The factor structure of psychiatric comorbidity among Iraq/Afghanistan-era veterans and its relationship to violence, incarceration, suicide attempts, and suicidality.

Journal Article

The present research examined how incarceration, suicide attempts, suicidality, and difficulty controlling violence relate to the underlying factor structure of psychiatric comorbidity among a large sample of Iraq/Afghanistan-era veterans (N=1897). Diagnostic interviews established psychiatric diagnoses; self-report measures assessed history of incarceration, difficulty controlling violence, suicide attempts, and suicidality. A 3-factor measurement model characterized by latent factors for externalizing-substance-use disorders (SUD), distress, and fear provided excellent fit to the data. Alcohol-use disorder, drug-use disorder, and nicotine dependence were indicators on the externalizing-SUD factor. Posttraumatic stress disorder and depression were indicators on the distress factor. Panic disorder, social phobia, specific phobia, and obsessive-compulsive disorder were indicators on the fear factor. Incarceration was exclusively predicted by the externalizing-SUD factor. Difficulty controlling violence, suicidality, and suicide attempts were exclusively predicted by the distress factor. Contrary to hypotheses, the path from the externalizing/SUD factor to difficulty controlling violence was not significant. Taken together, these findings suggest that the distress factor of psychiatric comorbidity is a significant risk factor for suicidality, suicide attempts, and difficulty controlling violence and could help to explain the frequent co-occurrence of these critical outcomes among returning Iraq/Afghanistan veterans.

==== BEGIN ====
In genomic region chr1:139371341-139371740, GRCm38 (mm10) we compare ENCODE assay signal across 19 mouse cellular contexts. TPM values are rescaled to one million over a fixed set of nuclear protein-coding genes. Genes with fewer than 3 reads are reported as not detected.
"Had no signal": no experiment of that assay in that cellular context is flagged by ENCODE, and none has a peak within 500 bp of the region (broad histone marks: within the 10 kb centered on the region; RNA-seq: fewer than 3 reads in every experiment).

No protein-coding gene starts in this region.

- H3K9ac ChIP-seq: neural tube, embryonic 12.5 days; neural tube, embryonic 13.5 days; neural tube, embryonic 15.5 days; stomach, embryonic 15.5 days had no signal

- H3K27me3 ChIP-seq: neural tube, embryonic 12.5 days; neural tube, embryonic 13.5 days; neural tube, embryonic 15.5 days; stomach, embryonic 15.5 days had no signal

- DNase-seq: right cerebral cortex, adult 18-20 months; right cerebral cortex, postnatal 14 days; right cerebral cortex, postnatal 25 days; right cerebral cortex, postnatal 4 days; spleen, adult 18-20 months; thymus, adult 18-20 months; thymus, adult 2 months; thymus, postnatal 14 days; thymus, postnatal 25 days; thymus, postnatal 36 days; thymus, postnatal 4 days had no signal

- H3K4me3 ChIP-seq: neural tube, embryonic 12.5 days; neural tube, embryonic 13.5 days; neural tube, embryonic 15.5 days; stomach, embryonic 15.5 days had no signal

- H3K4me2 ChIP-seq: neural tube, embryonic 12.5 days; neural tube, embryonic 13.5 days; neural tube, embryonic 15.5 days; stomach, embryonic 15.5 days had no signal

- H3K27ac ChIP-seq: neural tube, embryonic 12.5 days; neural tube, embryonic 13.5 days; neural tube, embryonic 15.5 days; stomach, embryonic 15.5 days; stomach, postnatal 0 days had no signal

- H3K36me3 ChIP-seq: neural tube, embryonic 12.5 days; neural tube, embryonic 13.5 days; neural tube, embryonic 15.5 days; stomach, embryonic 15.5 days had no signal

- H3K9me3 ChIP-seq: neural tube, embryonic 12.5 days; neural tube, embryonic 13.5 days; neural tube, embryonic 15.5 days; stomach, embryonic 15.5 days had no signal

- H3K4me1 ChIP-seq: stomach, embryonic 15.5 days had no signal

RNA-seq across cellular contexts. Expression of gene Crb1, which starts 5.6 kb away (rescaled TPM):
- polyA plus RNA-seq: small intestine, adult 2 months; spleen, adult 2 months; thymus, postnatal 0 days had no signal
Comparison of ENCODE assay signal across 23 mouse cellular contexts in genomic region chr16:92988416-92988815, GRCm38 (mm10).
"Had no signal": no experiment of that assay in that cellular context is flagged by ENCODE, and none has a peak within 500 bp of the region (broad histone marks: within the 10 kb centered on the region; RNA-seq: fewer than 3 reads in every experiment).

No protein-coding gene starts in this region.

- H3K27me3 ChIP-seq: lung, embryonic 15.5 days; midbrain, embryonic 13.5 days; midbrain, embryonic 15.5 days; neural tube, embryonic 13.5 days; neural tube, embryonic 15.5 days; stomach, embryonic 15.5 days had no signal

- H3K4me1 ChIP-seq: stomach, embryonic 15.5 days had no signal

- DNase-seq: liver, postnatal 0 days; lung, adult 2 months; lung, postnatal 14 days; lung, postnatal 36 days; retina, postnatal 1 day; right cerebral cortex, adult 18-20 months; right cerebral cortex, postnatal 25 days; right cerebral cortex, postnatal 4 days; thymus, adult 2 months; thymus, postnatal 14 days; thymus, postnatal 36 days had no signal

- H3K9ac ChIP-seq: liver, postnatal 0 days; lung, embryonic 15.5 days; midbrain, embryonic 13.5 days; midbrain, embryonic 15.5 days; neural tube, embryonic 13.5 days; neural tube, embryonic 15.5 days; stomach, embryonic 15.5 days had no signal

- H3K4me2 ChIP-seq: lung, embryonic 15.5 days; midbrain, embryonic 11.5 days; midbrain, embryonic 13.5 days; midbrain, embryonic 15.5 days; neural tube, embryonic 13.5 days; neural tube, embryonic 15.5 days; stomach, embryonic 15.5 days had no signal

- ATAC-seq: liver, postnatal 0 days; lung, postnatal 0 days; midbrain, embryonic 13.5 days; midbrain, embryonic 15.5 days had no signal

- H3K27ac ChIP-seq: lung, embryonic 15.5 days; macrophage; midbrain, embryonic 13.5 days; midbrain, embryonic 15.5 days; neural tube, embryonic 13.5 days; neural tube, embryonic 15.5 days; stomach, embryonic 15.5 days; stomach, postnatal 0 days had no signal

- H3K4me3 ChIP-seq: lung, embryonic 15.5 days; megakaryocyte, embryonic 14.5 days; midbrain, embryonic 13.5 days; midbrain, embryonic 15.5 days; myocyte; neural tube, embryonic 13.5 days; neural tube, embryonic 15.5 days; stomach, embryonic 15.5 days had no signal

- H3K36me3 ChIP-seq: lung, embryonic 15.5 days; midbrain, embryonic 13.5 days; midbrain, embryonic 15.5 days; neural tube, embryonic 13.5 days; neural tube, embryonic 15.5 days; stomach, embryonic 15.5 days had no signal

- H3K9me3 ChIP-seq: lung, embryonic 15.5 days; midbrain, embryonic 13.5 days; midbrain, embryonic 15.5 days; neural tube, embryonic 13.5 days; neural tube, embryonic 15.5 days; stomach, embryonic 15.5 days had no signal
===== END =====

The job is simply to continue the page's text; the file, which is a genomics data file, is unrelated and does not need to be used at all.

Full Text

Duke Authors

Cited Authors

  • Kimbrel, NA; Calhoun, PS; Elbogen, EB; Brancu, M; VA Mid-Atlantic MIRECC Registry Workgroup, ; Beckham, JC

Published Date

  • December 2014

Published In

Volume / Issue

  • 220 / 1-2

Start / End Page

  • 397 - 403

PubMed ID

  • 25169889

Electronic International Standard Serial Number (EISSN)

  • 1872-7123

International Standard Serial Number (ISSN)

  • 0165-1781

Digital Object Identifier (DOI)

  • 10.1016/j.psychres.2014.07.064

Language

  • eng